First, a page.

ERM and the organization: Kevin’s response

A while back I had commented on consolidation in the role management world.  As I have said before, from product management and marketing perspectives, integrating a role management tool into an existing identity management suite is a no-brainer.  This is not to say that the implementation and deployment are no-brainers as well – so don’t get too excited Greg 😉  What is more interesting is where major vendors like Oracle and Sun will take enterprise roles management.

I had also mentioned that it would be great for Kevin Kampman of Burton to weigh in on the subject, and sure enough, he did.  I am intrigued by his concept of “return on organization.” But to see this return it first requires identity management vendors to share this value proposition with the parts of the enterprise that really care; it forces IdM vendors to sell to “the business.”  Making identity management truly relevant to the entire business has always been one of IdM’s challenges.  Role management does present a new way of taking older topics to a new audience but I wonder if potential customers are ready to hear it.

The Enterprise Role Management Integration Challenge

Nishant, in a light hearted manner, took my post on Sun acquiring Vaau as a bit of a dare. This is how I responded to his comment:

Since I don’t believe that ERM is an end in and of itself, I am more curious where the market and technology will go now that two “suite” vendors have made acquisitions. If, by orchestrating some sort of challenge between Oracle and Sun to integrate and innovate, I can help move things along, then yes, by all means, consider it a challenge. Maybe the gang at Burton Group can referee this?

How vendors like Sun and Oracle integrate their ERM acquisitions will have a very tangible impact on the future direction of identity management. Both are in a position to unlock the true value of enterprise role management.

The step of integrating ERM in user provisioning is a no brainer, though it will be interesting to see how fast each vendor can do it. What is more interesting is the step beyond that. I started to ruminate on that before… guess we’ll have to wait and see what comes.

In the meantime, it would be great if someone like Kevin Kampman would weigh in on this.

The ERM World is Getting Smaller: Sun to acquire Vaau

A second enterprise roles management company has been acquired.  Sun has announced intent to buy Vaau.  Congrats to Sachin, Steve Tiches, and the rest of the gang at Vaau.  You are definitely joining a great team.

It will interesting to see how fast Sun can tie Vaau’s various components to their existing suite.  I have to imagine that what was Identity Auditor, now part of Identity Manager, will be replaced entirely by Vaau’s identity audit capability.  Comparing Sun’s time to integrate Vaau to Oracle’s time to integrate Bridgestream ought to be interesting as well.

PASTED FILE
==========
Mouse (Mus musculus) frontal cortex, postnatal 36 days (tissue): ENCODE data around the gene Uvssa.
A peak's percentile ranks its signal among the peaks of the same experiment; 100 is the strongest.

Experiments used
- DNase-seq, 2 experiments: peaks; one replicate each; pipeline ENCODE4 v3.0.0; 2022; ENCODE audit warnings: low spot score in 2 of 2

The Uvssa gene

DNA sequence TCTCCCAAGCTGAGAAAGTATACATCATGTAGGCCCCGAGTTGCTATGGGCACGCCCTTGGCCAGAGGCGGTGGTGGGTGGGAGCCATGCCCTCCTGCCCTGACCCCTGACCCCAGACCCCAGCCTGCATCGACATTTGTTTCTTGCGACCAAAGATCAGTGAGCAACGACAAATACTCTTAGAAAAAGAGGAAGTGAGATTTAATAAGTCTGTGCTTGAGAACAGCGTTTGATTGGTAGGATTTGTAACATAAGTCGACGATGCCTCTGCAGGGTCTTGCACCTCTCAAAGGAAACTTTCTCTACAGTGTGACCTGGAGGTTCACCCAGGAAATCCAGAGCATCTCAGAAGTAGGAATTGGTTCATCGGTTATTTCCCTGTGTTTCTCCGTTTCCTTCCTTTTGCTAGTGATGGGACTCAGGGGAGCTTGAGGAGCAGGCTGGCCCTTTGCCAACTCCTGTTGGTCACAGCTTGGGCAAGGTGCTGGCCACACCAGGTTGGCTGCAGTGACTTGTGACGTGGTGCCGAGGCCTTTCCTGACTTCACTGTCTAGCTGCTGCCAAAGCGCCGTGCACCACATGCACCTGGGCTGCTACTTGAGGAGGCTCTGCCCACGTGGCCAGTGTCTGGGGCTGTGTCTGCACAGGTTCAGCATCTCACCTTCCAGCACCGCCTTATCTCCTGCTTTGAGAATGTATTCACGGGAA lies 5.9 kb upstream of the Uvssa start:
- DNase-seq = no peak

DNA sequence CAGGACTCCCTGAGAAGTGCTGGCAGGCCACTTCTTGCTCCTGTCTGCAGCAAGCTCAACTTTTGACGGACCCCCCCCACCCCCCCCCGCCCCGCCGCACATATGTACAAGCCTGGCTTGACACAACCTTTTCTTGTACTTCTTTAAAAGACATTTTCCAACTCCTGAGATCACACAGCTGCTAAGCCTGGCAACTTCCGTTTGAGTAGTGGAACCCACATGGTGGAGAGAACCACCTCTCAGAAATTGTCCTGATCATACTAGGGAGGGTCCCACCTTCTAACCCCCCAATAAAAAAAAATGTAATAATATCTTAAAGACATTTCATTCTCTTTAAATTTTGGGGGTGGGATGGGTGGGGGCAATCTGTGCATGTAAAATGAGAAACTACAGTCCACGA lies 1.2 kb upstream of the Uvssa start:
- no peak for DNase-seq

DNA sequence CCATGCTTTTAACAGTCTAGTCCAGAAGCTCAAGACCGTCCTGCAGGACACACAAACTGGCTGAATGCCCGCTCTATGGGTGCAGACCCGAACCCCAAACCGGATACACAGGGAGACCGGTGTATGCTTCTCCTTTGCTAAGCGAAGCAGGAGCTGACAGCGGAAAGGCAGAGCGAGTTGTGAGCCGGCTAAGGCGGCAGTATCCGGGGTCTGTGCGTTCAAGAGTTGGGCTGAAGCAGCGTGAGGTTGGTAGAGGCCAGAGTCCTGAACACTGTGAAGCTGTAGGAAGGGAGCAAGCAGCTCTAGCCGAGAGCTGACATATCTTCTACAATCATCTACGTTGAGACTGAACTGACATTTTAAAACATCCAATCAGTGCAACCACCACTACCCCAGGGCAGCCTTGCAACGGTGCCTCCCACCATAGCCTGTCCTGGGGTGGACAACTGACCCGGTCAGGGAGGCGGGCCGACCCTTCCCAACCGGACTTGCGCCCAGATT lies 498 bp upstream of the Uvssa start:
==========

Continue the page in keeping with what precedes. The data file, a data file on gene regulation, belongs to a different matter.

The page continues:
DIDW: Sun’s deployment of Sun Identity Manager

I love customer deployment stories.  I especially love hearing about vendors deploying their own products.  In this case, Sun and Deloitte were talking about deploying Sun Identity Manager internally at Sun.

They covered the usual tips for a successful deployment:

  • Involve the business
  • Planning makes all the difference
  • Don’t bite off more than you can chew

Pretty standard stuff that always bear repeating.
There were some very interesting other observations:

  • For complex systems, like ERP, get the vendor involved in the provisioning project
  • Plan for testing early in the project
  • Plan for sustaining the deployment, turning it from a project to a program early in the project

The idea of getting the complex system vendor involved in the provisioning project strikes me as both novel and extremely effective. The nuances of complex systems like ERP and mainframe security can bedevil a provisioning project.  Might as well go to the experts early.

Their last point on planning for sustaining the project echoes a point the Phil Becker and I made last year on identity management as a lifestyle and not a project.  You’re going to live with you decision for a lot longer than you probably expect.  You have to plan on how to sustain the deployment and turn it into a key thread in the fabric of business services the organization relies upon.

Deloitte speaking across all of their deployments, not just Sun’s, had some interesting observations as well:

  • Half of all identity management deployments end up as shelf-ware (I think I hear Bill Malik chuckling somewhere)
  • The true return on investment is not in the technology but in the re-engineering of process

A common misconception is that deploying a user provisioning product requires a massive process re-engineering effort.  That is not strictly true.  Mature provisioning products these days can accommodate most business processes, no matter how arcane.  That being said, deploying provisioning certainly encourages process re-engineering.  The deployment gives an organization an excuse to examine what it does and how it does.  “Do we really need five approvers just to give someone email and why do we have to fill these forms out to do so?”

So far, DIDW has not disappointed.